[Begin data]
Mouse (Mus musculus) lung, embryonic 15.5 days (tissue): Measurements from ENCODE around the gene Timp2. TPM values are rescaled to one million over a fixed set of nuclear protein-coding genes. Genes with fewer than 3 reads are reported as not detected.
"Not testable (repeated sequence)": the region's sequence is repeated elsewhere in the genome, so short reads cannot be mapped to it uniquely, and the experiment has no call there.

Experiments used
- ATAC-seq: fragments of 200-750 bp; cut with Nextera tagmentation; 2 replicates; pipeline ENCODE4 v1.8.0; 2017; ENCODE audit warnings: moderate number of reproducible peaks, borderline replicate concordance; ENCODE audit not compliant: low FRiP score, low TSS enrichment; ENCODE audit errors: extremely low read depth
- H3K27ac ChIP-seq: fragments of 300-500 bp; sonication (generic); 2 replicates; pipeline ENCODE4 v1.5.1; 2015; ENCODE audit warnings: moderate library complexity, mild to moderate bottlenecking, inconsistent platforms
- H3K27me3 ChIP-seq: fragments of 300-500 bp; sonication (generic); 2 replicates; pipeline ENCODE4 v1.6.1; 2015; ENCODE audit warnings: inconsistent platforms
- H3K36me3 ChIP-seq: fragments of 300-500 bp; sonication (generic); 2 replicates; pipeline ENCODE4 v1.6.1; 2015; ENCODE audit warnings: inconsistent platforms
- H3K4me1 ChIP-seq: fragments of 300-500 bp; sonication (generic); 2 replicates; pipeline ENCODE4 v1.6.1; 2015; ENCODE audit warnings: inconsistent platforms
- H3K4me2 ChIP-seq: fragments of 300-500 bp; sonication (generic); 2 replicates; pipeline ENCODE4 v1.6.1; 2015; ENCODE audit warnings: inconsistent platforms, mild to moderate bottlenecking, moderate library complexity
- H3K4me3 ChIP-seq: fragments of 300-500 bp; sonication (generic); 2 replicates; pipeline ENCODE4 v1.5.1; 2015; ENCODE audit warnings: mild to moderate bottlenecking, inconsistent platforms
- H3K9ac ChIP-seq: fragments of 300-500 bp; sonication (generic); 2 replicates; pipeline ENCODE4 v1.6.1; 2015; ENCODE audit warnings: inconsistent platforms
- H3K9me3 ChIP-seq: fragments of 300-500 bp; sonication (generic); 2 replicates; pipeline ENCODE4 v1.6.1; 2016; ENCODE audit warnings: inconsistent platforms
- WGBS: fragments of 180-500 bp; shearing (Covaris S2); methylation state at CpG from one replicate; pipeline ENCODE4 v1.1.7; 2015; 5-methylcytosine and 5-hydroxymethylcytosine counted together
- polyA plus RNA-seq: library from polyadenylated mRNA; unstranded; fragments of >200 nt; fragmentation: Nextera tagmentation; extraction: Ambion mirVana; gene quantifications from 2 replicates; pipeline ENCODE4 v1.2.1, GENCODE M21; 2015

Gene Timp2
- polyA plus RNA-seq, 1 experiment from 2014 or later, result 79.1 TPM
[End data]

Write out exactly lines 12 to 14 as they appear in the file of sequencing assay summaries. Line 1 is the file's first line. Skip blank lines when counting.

- H3K9me3 ChIP-seq: fragments of 300-500 bp; sonication (generic); 2 replicates; pipeline ENCODE4 v1.6.1; 2016; ENCODE audit warnings: inconsistent platforms
- WGBS: fragments of 180-500 bp; shearing (Covaris S2); methylation state at CpG from one replicate; pipeline ENCODE4 v1.1.7; 2015; 5-methylcytosine and 5-hydroxymethylcytosine counted together
- polyA plus RNA-seq: library from polyadenylated mRNA; unstranded; fragments of >200 nt; fragmentation: Nextera tagmentation; extraction: Ambion mirVana; gene quantifications from 2 replicates; pipeline ENCODE4 v1.2.1, GENCODE M21; 2015